Take the 2-minute tour ×
Stack Overflow is a question and answer site for professional and enthusiast programmers. It's 100% free.

I'm new to Scheme, have been using MIT Scheme for sometime now. I'm trying to understand how to implement popular graph algorithms like the shortest path algorithms, BFS, DFS. Are there any tutorials that could help me out understand the recursion that'd be involved, along with the appropriate data structures? I have tried Googling my way around, but that didn't end up giving me good results.

EDIT: I apologize for not being more specific earlier. My question was pertaining to traversing the whole graph, and not finding the path between a start and goal node. So, given a graph G(V, E), where V is the vertex set and E is the edge set, starting from any node n, what is the path generated so that at the end of this traversal, all nodes are visited.

Most implementations that I found while Googling were the ones with the start and goal node. My version (one of the answers), chooses one vertex, and visits all others.

Take for example, the following graph:-

1 ----> 2           5
       /|          /|
      / |         / |
     /  |        /  |
    /   |       /   |
   /    |      /    | 
  4<----3 <---6     7

This DAG has (4->2), (2->3), (5->6) and (5->7), which I unable to represent in the diagram. :-)

The Path traversed starting from 1 could be:

(1, 2, 3, 4, 5, 6, 7)

share|improve this question

3 Answers 3

Breadth-first and Depth-first search both occur as examples in How To Design Programs, starting in section 28. I think that this will probably help you most specifically with your question about the uses of recursion in graph processing.

share|improve this answer
The traversal described there has a start and a goal node, and ends if the goal node is found. The problem that I'm facing while implementing a full DFS, is that the "visited" list is not propagated to higher levels of recursion. –  Gooner Feb 1 '12 at 2:48
Sure, that's valid. In order to solve that, you'd want a searcher that returns either a valid path or a list of all the nodes visited so far. This would allow you to avoid visiting the same nodes twice. –  John Clements Feb 1 '12 at 5:44

If you represent graphs like this, i.e. as a list of names of nodes and the names of their neighbors:

(define Graph 
  '((A (B E))
    (B (E F))
    (C (D)))

that has the advantage that you can even represent cyclic graphs without resorting to destructive modification of your data structure (set-cdr! etc.), provided you allow multiple entries in the list for each key.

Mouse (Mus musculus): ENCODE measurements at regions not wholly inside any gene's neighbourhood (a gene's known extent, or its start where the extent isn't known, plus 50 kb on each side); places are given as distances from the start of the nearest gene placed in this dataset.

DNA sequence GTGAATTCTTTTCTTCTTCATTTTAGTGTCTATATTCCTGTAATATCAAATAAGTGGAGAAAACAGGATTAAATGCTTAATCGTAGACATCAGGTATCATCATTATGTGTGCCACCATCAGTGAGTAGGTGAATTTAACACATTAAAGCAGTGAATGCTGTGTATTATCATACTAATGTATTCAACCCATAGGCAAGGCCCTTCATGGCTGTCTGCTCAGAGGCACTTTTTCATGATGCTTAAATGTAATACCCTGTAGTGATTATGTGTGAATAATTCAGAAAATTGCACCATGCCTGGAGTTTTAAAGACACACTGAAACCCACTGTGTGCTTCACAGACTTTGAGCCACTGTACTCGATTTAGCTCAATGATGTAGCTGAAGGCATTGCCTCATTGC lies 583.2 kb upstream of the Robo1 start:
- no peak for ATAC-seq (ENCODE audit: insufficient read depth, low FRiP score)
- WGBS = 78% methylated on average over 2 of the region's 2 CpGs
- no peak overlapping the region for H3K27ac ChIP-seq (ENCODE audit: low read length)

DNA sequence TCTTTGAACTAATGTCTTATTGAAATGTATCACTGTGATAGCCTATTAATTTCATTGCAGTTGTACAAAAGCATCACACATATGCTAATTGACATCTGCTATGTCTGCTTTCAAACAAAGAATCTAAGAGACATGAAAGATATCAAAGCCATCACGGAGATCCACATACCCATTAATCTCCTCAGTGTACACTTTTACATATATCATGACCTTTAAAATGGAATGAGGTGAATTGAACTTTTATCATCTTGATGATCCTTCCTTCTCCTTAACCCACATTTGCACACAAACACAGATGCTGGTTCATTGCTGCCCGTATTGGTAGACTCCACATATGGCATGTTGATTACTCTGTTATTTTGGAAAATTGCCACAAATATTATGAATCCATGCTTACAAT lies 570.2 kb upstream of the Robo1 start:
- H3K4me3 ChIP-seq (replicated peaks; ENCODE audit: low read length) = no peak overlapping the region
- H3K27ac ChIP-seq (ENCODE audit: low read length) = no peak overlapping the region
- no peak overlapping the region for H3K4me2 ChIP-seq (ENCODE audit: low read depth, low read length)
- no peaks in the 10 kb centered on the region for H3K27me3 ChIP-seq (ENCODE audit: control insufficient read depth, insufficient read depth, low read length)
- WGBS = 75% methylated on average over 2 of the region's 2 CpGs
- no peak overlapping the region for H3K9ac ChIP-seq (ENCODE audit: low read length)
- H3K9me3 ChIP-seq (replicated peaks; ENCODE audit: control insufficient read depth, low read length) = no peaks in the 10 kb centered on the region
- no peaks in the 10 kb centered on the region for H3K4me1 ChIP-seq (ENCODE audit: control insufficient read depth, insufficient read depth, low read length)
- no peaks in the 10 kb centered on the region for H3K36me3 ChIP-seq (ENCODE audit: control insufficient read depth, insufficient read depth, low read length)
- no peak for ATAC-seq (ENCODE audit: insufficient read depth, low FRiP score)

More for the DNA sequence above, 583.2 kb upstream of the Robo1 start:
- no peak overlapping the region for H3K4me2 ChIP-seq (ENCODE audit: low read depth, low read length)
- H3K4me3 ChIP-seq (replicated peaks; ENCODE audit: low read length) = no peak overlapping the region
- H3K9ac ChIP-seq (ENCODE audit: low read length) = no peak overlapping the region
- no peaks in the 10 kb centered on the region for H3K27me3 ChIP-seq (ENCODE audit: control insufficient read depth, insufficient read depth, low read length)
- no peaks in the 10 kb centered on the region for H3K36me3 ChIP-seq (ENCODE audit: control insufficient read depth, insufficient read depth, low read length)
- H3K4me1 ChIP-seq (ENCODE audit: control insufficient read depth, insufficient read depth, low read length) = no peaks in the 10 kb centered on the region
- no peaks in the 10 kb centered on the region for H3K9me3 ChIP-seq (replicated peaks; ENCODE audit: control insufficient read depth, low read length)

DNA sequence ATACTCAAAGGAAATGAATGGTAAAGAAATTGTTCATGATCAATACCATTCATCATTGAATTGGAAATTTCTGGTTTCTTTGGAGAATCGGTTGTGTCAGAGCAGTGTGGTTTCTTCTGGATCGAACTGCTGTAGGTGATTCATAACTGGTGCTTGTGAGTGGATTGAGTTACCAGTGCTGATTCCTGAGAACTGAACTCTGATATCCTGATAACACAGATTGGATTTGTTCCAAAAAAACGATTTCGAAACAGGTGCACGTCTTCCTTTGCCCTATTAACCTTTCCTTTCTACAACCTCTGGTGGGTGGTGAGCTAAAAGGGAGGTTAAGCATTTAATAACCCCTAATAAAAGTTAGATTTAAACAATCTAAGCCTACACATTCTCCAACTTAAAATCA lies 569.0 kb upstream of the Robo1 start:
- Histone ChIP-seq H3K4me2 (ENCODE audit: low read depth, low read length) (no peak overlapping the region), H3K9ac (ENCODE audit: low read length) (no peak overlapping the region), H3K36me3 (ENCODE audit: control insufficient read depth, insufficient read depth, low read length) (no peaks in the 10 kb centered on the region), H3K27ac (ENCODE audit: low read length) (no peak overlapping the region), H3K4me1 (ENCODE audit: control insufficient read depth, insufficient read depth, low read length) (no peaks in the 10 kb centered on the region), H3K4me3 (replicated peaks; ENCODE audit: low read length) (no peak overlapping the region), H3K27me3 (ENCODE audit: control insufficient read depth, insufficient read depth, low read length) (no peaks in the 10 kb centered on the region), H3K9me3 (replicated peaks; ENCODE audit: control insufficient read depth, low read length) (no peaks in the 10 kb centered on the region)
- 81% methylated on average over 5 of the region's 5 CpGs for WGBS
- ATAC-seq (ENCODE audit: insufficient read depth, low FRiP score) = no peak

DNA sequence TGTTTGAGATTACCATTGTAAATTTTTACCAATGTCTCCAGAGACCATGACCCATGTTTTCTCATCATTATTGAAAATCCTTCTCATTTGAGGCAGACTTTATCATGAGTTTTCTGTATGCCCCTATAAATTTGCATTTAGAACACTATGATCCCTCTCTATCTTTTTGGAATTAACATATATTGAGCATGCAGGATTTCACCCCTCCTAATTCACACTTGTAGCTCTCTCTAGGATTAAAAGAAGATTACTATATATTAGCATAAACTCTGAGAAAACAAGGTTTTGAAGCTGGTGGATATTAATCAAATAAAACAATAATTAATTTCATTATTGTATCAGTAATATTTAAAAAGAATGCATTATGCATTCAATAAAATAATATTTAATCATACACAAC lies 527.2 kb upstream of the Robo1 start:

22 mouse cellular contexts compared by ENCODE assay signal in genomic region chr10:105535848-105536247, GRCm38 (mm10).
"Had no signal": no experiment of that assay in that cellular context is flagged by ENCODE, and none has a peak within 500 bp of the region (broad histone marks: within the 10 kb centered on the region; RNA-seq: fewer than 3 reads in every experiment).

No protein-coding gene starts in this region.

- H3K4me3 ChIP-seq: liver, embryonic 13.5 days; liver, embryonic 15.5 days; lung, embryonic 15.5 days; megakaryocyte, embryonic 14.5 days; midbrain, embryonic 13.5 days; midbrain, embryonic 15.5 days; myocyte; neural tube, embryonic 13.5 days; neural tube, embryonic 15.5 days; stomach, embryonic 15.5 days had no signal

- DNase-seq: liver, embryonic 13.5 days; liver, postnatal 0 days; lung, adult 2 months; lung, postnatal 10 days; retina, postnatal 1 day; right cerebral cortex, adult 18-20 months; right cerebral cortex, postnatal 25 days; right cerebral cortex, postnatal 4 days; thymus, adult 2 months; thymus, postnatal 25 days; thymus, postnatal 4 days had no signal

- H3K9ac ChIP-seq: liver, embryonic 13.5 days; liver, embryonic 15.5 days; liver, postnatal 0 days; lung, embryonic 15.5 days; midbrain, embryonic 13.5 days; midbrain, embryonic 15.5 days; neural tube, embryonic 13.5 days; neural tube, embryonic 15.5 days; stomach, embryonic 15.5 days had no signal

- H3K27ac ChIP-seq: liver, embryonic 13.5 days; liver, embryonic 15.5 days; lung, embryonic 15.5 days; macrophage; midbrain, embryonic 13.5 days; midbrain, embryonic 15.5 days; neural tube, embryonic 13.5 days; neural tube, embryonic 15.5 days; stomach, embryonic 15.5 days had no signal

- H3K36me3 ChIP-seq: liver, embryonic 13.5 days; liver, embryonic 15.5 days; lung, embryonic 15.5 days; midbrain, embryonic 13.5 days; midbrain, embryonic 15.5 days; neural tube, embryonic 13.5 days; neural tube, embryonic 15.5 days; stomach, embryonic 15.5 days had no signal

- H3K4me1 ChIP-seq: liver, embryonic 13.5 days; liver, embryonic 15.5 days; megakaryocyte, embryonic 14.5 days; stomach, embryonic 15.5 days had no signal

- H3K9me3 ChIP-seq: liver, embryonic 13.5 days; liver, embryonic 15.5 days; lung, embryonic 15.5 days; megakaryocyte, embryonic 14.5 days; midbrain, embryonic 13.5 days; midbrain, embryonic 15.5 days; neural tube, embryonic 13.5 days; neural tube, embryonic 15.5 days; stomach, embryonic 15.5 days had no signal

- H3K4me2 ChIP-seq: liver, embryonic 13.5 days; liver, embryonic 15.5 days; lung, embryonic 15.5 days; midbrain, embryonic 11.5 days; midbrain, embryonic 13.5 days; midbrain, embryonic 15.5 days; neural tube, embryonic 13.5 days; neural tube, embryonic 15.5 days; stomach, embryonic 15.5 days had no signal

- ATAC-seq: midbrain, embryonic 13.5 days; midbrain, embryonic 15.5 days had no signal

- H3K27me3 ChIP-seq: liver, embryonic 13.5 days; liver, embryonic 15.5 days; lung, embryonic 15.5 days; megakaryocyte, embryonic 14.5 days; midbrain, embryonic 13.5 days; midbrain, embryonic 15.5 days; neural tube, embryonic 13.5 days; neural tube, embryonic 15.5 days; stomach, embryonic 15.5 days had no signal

Alternately, you could store not just the names but the full representation of each neighbor in a list, so that you can walk the graph without doing any name lookups:

(define node-name car)
(define node-children cdr)
(define node-first-child cadr)

(node-first-child (node-first-child node1))

To make a cyclic graph this way though, you'd need to use set! or some variant. So the best representation really depends on the application.

share|improve this answer
Thanks gcbenison, your graph representation was helpful! –  Gooner Feb 2 '12 at 19:19
up vote 1 down vote accepted

Took some time, but I got it working finally! My output is the sequence in which the nodes would've been visited in the traversal through DFS.

Note that I am still only learning Scheme, and my programming approach might not be the best. If you find something wrong, incorrect or something that can be expressed better, leave a comment!

    (define (dfs graph)
       (define (dfshelper g unvisited stack path)
             ((null? unvisited) path)
                ((null? stack)
                   (dfshelper g
                              (append (list (caar unvisited)) stack) 
                ((memq (car stack) path) (dfshelper g
                                                    (cdr stack) 
                (else (dfshelper g
                                 (cdr unvisited) 
                                 (append (car (neighbours (car stack) g)) (cdr stack)) 
                                 (append path (list (car stack)))))))

   (define (neighbours node g)
         ((null? g) '())
         ((equal? node (caar g)) (cdar g))
         (else (neighbours node 
                           (cdr g)))))

   (dfshelper graph  graph '() '()))

Sample input could be: (dfs '((1 (2)) (2 (3)) (3 (4)) (4 (2)) (5 (3 6)) (6 ())))

share|improve this answer
I'm curious about what you're trying to code up. Specifically, a search algorithm usually involves searching for a goal or target, but it looks like your program does not. Some purpose statements, contracts, and test cases would help a bunch! –  John Clements Feb 3 '12 at 5:05
John, I have added a short summary to my question! Let me know if I am missing something! –  Gooner Feb 3 '12 at 7:48

Your Answer


By posting your answer, you agree to the privacy policy and terms of service.

Not the answer you're looking for? Browse other questions tagged or ask your own question.